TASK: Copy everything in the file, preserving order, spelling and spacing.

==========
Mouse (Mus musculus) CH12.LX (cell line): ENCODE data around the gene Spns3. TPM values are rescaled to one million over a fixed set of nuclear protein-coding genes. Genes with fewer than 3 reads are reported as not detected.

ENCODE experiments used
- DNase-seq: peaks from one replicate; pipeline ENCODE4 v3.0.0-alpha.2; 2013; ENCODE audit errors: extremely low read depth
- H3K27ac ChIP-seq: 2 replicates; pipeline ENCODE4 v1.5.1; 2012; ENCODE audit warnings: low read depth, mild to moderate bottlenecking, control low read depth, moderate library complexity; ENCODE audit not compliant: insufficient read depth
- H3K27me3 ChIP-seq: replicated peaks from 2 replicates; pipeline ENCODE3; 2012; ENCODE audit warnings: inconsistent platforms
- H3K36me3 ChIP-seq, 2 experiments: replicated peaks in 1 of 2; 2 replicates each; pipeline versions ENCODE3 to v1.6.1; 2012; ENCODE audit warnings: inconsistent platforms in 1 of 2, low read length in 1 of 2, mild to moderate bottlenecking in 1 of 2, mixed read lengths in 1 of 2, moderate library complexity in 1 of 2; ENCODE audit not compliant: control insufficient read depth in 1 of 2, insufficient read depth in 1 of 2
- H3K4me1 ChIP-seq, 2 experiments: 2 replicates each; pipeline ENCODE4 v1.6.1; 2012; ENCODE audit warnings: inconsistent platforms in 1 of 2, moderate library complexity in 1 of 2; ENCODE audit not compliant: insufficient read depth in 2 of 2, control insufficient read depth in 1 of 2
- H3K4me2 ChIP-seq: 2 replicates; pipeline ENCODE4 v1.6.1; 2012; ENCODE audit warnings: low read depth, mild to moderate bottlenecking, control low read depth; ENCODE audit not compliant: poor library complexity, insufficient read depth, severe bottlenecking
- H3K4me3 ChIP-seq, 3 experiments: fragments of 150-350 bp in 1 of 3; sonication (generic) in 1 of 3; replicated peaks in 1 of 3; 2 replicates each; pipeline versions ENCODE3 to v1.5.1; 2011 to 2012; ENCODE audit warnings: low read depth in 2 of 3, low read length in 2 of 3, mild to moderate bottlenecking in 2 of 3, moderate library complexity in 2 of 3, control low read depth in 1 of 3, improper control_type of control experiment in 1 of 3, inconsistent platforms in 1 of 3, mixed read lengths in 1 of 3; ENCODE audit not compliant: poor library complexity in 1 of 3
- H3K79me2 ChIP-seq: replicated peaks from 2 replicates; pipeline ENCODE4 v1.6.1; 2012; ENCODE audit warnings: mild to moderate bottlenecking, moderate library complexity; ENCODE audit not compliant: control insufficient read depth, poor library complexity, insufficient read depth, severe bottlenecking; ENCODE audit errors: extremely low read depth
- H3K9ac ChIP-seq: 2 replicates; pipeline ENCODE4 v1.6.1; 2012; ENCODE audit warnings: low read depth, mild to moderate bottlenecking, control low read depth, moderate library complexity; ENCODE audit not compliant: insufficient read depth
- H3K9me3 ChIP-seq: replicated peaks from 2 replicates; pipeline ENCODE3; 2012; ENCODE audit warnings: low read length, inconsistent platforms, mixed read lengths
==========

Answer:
Mouse (Mus musculus) CH12.LX (cell line): ENCODE data around the gene Spns3. TPM values are rescaled to one million over a fixed set of nuclear protein-coding genes. Genes with fewer than 3 reads are reported as not detected.

ENCODE experiments used
- DNase-seq: peaks from one replicate; pipeline ENCODE4 v3.0.0-alpha.2; 2013; ENCODE audit errors: extremely low read depth
- H3K27ac ChIP-seq: 2 replicates; pipeline ENCODE4 v1.5.1; 2012; ENCODE audit warnings: low read depth, mild to moderate bottlenecking, control low read depth, moderate library complexity; ENCODE audit not compliant: insufficient read depth
- H3K27me3 ChIP-seq: replicated peaks from 2 replicates; pipeline ENCODE3; 2012; ENCODE audit warnings: inconsistent platforms
- H3K36me3 ChIP-seq, 2 experiments: replicated peaks in 1 of 2; 2 replicates each; pipeline versions ENCODE3 to v1.6.1; 2012; ENCODE audit warnings: inconsistent platforms in 1 of 2, low read length in 1 of 2, mild to moderate bottlenecking in 1 of 2, mixed read lengths in 1 of 2, moderate library complexity in 1 of 2; ENCODE audit not compliant: control insufficient read depth in 1 of 2, insufficient read depth in 1 of 2
- H3K4me1 ChIP-seq, 2 experiments: 2 replicates each; pipeline ENCODE4 v1.6.1; 2012; ENCODE audit warnings: inconsistent platforms in 1 of 2, moderate library complexity in 1 of 2; ENCODE audit not compliant: insufficient read depth in 2 of 2, control insufficient read depth in 1 of 2
- H3K4me2 ChIP-seq: 2 replicates; pipeline ENCODE4 v1.6.1; 2012; ENCODE audit warnings: low read depth, mild to moderate bottlenecking, control low read depth; ENCODE audit not compliant: poor library complexity, insufficient read depth, severe bottlenecking
- H3K4me3 ChIP-seq, 3 experiments: fragments of 150-350 bp in 1 of 3; sonication (generic) in 1 of 3; replicated peaks in 1 of 3; 2 replicates each; pipeline versions ENCODE3 to v1.5.1; 2011 to 2012; ENCODE audit warnings: low read depth in 2 of 3, low read length in 2 of 3, mild to moderate bottlenecking in 2 of 3, moderate library complexity in 2 of 3, control low read depth in 1 of 3, improper control_type of control experiment in 1 of 3, inconsistent platforms in 1 of 3, mixed read lengths in 1 of 3; ENCODE audit not compliant: poor library complexity in 1 of 3
- H3K79me2 ChIP-seq: replicated peaks from 2 replicates; pipeline ENCODE4 v1.6.1; 2012; ENCODE audit warnings: mild to moderate bottlenecking, moderate library complexity; ENCODE audit not compliant: control insufficient read depth, poor library complexity, insufficient read depth, severe bottlenecking; ENCODE audit errors: extremely low read depth
- H3K9ac ChIP-seq: 2 replicates; pipeline ENCODE4 v1.6.1; 2012; ENCODE audit warnings: low read depth, mild to moderate bottlenecking, control low read depth, moderate library complexity; ENCODE audit not compliant: insufficient read depth
- H3K9me3 ChIP-seq: replicated peaks from 2 replicates; pipeline ENCODE3; 2012; ENCODE audit warnings: low read length, inconsistent platforms, mixed read lengths